Obesity is a growing epidemic thought to be the cause of various growing health conditions like diabetes, cardiovascular disease, and premature death. Doctors know obesity is a health risk, but what about the effect of obesity and the inflammation associated with the condition on the unborn fetus and pregnancy outcome?

When pregnancy occurs the body starts a series of thousands of tiny changes that result in the birth of a new baby. Each of these mechanisms must occur at just the right time and in just the right way for a healthy pregnancy from start to finish. Any deviations in these mechanisms are referred to as pregnancy complications. With such focus on obesity in terms of general health and the disease process, researchers wanted to learn more about the potential role of inflammation associated with obesity on the mechanisms of pregnancy. 

Catherine A. Thornton, an investigator of the study published in Advances in Neuroimmune Biology, states why this research is important. “While great progress has been made in elucidating the immunological mechanisms that ensure reproductive success, we now need to understand the impact of a very modern epidemic on immune response at the materno-fetal interface, as well on the mother and the child.”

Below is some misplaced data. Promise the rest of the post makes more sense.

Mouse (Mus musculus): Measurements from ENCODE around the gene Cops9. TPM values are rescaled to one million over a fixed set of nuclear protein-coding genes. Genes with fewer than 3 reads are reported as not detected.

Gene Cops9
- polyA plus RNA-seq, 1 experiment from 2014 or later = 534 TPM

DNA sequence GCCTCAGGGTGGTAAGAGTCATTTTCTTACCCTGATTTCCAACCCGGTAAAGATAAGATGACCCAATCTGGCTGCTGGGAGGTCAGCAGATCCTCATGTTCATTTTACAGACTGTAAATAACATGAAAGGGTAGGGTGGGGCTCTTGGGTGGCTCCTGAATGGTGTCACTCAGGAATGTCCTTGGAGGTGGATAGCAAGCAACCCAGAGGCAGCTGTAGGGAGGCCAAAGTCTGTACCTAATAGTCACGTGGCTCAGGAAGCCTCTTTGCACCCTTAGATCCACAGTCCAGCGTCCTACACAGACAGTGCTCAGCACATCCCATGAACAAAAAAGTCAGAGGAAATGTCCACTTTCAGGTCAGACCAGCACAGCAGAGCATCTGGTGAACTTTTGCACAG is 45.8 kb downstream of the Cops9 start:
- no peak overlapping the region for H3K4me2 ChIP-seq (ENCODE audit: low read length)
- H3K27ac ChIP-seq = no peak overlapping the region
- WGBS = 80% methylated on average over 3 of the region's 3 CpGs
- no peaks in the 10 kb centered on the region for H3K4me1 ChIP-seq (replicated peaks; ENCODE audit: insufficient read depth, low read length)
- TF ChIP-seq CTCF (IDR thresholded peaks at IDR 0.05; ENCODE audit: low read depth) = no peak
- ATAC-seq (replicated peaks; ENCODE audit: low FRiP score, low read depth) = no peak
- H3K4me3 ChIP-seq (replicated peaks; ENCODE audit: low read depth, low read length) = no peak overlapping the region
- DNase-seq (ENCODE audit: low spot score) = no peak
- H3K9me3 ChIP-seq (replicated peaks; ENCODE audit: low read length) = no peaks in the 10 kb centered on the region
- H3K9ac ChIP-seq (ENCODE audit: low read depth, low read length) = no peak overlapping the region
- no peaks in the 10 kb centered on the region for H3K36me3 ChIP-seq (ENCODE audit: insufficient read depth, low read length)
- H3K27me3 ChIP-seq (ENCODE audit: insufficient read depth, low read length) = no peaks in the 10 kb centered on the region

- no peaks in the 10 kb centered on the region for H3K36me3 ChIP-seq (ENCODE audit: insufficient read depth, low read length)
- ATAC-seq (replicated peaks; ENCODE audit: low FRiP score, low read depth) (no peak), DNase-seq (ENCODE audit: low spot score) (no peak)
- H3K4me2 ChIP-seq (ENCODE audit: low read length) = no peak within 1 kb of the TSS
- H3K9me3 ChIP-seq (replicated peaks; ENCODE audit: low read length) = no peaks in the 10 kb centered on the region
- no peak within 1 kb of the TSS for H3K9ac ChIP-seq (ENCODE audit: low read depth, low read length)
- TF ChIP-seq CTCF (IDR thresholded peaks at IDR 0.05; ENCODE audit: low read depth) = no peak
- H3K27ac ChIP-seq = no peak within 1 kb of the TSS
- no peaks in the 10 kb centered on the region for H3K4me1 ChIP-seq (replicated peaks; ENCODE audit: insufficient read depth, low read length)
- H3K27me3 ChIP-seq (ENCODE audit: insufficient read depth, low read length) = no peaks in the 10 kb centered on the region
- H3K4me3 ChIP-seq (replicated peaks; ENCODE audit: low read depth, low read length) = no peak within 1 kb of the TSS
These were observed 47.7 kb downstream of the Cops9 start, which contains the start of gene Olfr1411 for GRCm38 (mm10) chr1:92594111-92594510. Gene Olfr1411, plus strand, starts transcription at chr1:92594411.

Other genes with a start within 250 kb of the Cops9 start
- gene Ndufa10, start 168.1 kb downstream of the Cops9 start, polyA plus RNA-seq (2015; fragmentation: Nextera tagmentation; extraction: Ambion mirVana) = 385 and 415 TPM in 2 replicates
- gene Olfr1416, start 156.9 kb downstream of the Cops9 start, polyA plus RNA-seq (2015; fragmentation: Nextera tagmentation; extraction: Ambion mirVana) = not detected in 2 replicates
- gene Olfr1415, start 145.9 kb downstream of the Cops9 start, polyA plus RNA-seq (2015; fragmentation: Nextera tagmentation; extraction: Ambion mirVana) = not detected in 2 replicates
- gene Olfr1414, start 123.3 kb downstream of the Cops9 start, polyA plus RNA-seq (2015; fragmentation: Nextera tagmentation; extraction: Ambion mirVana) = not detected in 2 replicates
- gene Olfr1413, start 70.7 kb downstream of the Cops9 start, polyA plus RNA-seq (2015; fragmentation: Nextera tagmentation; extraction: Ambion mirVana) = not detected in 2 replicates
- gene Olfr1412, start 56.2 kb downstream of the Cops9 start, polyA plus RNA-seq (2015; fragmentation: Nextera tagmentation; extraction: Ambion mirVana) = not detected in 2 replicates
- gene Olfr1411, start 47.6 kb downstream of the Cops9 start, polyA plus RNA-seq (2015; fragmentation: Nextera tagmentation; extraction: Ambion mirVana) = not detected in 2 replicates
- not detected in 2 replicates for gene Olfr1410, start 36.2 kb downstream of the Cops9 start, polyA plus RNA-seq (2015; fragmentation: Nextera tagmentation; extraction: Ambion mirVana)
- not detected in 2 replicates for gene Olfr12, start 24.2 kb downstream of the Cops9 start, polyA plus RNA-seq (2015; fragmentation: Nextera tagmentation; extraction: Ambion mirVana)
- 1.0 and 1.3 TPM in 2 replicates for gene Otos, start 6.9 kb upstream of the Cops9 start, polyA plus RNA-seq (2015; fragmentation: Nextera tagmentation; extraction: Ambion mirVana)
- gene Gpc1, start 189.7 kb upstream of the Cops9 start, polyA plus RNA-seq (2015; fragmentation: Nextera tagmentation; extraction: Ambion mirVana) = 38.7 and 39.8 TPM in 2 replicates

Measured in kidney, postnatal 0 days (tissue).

According to researchers working on the report, obesity can affect the fetus well beyond birth. Inflammation may reduce circulation in the mother and thus hinder blood flow to the fetus. The fetus may develop increased fat deposits and hypertension. Moreover, the effects on the fetus can last into childhood even if the child eats a normal healthy diet after birth.

Further study revealed inflammation and obesity can cause an increased risk of preeclampsia – affecting the mother and child by causing increased blood pressure, increased risk of premature delivery and increased risk of death. Immune system function may also be altered in the fetus causing the increased risk of strep B infections after birth. As the fetus shows signs of hyper-responsiveness to inflammatory conditions, the child may be more prone to develop allergies.

As more and more children are diagnosed with diseases that once affected only adults, researchers are finding a link between obesity, inflammation and increased risk of disease in both the fetus and children born to obese mothers.

Source: .A. Thornton, R.H. Jones, A. Doekhie, A.H. Bryant, A.L. Beynon, and J.S. Davies. Advances in Neuroimmune Biology. 10 January 2012.